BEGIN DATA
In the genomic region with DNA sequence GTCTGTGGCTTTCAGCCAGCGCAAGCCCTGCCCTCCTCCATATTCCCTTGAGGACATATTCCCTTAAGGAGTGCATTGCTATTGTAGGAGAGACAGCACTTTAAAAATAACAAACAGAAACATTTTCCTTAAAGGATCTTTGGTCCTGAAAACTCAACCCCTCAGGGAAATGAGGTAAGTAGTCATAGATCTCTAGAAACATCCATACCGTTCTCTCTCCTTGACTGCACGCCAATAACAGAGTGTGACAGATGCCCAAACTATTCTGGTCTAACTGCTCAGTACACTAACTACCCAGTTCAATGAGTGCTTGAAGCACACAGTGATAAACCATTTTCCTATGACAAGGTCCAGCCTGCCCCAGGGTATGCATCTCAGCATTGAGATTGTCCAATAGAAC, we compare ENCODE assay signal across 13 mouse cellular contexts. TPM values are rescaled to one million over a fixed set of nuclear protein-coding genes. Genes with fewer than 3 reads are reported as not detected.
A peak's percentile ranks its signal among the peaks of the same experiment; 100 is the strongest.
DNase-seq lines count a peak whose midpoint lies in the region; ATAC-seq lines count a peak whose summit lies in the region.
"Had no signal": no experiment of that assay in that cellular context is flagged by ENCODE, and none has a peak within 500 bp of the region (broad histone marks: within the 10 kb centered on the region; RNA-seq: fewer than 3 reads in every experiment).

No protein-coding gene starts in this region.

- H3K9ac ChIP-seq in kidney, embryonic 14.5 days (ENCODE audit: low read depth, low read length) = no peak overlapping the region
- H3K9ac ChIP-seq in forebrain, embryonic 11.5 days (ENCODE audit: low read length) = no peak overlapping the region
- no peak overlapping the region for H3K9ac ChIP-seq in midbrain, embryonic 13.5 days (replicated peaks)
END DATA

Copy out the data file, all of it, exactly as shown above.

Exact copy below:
In the genomic region with DNA sequence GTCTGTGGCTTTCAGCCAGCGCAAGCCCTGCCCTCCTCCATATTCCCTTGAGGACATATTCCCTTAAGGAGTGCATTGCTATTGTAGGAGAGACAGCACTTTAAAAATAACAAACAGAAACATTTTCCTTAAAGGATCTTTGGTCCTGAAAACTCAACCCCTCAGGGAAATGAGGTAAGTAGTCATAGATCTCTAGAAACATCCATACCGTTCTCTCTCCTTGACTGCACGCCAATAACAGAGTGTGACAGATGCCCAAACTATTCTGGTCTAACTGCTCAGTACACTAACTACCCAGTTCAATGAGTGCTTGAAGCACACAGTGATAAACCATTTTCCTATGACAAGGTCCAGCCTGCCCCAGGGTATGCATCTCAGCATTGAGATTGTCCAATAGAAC, we compare ENCODE assay signal across 13 mouse cellular contexts. TPM values are rescaled to one million over a fixed set of nuclear protein-coding genes. Genes with fewer than 3 reads are reported as not detected.
A peak's percentile ranks its signal among the peaks of the same experiment; 100 is the strongest.
DNase-seq lines count a peak whose midpoint lies in the region; ATAC-seq lines count a peak whose summit lies in the region.
"Had no signal": no experiment of that assay in that cellular context is flagged by ENCODE, and none has a peak within 500 bp of the region (broad histone marks: within the 10 kb centered on the region; RNA-seq: fewer than 3 reads in every experiment).

No protein-coding gene starts in this region.

- H3K9ac ChIP-seq in kidney, embryonic 14.5 days (ENCODE audit: low read depth, low read length) = no peak overlapping the region
- H3K9ac ChIP-seq in forebrain, embryonic 11.5 days (ENCODE audit: low read length) = no peak overlapping the region
- no peak overlapping the region for H3K9ac ChIP-seq in midbrain, embryonic 13.5 days (replicated peaks)